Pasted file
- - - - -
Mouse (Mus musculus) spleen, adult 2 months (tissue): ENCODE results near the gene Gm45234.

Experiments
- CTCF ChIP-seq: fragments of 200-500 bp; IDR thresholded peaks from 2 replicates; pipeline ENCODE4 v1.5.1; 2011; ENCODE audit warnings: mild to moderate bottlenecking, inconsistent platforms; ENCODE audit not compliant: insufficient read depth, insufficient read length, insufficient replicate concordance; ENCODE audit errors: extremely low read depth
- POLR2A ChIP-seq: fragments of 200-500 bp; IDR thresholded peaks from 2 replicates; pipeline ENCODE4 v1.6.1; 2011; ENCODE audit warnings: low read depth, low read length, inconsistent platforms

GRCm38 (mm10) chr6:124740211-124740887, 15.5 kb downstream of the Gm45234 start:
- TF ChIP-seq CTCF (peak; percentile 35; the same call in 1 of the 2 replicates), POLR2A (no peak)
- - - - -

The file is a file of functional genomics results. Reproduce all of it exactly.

Mouse (Mus musculus) spleen, adult 2 months (tissue): ENCODE results near the gene Gm45234.

Experiments
- CTCF ChIP-seq: fragments of 200-500 bp; IDR thresholded peaks from 2 replicates; pipeline ENCODE4 v1.5.1; 2011; ENCODE audit warnings: mild to moderate bottlenecking, inconsistent platforms; ENCODE audit not compliant: insufficient read depth, insufficient read length, insufficient replicate concordance; ENCODE audit errors: extremely low read depth
- POLR2A ChIP-seq: fragments of 200-500 bp; IDR thresholded peaks from 2 replicates; pipeline ENCODE4 v1.6.1; 2011; ENCODE audit warnings: low read depth, low read length, inconsistent platforms

GRCm38 (mm10) chr6:124740211-124740887, 15.5 kb downstream of the Gm45234 start:
- TF ChIP-seq CTCF (peak; percentile 35; the same call in 1 of the 2 replicates), POLR2A (no peak)